66 pages 2 hours read

Ron Chernow

Alexander Hamilton

Nonfiction | Biography | Adult | Published in 2004

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Themes

A Strong Central Government

In the aftermath of the American Revolution, the founding fathers, and public sentiment, were divided on the idea of how much power should be given to the central (Federal) government. The states weren’t yet a unified nation, and the leadership of each state had different ideas about how best to serve the states’ constituents. 

Federalists like Hamilton believed that unless the federal government had the power to tax the states, collect those taxes, and enforce its policies through law enforcement and the use of militiamen, the states would have no incentives to stay bound to the union. Without the ability to tax, the Treasury office would have been unable to restore and build America’s credit. Under a system in which the government did not centralize power, Americans would still have freed themselves from England’s rule, but would then be in a position of potential odds with the interests of other states. Hamilton envisioned future disorder, rebellion, and perhaps even civil war—an apprehension that would come true less than 100 years later.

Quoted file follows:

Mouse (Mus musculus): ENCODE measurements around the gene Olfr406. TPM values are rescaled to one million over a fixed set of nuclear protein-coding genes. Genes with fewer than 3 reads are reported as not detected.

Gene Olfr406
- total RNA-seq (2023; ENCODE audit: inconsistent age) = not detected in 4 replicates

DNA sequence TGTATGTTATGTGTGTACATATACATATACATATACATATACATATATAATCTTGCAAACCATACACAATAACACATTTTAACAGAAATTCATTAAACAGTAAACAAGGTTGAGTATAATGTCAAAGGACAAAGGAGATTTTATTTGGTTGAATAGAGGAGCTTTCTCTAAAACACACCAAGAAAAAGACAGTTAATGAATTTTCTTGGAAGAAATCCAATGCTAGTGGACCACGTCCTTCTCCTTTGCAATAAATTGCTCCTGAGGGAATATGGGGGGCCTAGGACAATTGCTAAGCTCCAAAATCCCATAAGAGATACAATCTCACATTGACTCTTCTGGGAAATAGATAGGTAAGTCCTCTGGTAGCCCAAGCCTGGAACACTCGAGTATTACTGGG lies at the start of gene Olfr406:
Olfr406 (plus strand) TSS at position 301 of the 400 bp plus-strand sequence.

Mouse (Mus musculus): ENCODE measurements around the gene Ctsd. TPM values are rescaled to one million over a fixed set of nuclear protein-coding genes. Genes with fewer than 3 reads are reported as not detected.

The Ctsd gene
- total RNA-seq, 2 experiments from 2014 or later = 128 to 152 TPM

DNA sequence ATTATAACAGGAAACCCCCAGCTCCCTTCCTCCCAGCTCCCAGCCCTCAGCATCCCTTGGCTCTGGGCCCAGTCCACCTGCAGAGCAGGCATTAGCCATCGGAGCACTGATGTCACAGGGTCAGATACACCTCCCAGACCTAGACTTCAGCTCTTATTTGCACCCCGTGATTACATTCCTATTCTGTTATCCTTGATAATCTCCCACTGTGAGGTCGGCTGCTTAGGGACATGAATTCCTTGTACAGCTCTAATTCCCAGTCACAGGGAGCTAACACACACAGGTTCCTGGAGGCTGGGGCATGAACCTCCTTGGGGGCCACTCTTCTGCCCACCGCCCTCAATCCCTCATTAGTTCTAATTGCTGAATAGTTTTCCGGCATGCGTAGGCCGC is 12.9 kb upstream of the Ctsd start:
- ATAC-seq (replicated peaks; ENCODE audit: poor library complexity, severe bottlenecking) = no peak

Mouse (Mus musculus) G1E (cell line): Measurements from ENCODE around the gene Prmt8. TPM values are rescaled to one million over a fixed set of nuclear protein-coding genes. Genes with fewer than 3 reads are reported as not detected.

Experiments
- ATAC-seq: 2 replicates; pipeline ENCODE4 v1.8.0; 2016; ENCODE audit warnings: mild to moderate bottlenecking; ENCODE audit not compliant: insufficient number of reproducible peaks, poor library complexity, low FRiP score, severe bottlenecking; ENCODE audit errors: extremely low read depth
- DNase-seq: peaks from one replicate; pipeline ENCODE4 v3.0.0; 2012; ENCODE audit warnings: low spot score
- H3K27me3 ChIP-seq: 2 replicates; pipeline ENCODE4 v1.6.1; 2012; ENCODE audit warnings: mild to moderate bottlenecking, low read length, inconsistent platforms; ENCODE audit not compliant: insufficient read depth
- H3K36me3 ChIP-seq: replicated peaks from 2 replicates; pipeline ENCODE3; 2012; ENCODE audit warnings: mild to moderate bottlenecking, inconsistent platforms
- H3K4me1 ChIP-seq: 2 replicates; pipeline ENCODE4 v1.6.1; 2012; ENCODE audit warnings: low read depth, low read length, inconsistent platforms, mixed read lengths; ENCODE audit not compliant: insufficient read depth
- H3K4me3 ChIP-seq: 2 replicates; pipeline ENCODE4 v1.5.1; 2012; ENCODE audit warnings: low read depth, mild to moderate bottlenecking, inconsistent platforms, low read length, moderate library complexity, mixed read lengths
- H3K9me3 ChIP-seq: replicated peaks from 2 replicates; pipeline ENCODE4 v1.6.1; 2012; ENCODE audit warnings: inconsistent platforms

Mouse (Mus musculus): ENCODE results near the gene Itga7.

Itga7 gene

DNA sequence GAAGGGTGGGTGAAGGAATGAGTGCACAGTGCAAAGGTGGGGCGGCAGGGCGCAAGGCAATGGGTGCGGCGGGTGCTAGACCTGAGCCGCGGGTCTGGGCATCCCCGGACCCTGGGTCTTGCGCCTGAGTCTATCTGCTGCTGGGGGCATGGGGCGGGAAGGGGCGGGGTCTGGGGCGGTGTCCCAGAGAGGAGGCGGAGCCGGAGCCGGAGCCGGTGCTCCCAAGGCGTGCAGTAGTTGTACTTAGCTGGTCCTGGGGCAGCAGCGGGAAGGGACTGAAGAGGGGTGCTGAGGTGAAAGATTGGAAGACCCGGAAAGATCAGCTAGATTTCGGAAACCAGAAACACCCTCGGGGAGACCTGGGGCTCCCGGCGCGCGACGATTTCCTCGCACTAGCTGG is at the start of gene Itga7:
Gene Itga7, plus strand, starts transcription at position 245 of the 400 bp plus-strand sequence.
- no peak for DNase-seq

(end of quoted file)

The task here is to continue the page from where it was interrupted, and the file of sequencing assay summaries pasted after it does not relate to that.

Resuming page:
The anti-Federalists believed that a strong central government would limit the freedom that Americans had just fought and died for. A strong government was still run by fallible, ambitious people. Hamilton’s enemies saw him as building the government to suit his own whims, not for the current and future stability of a nation.

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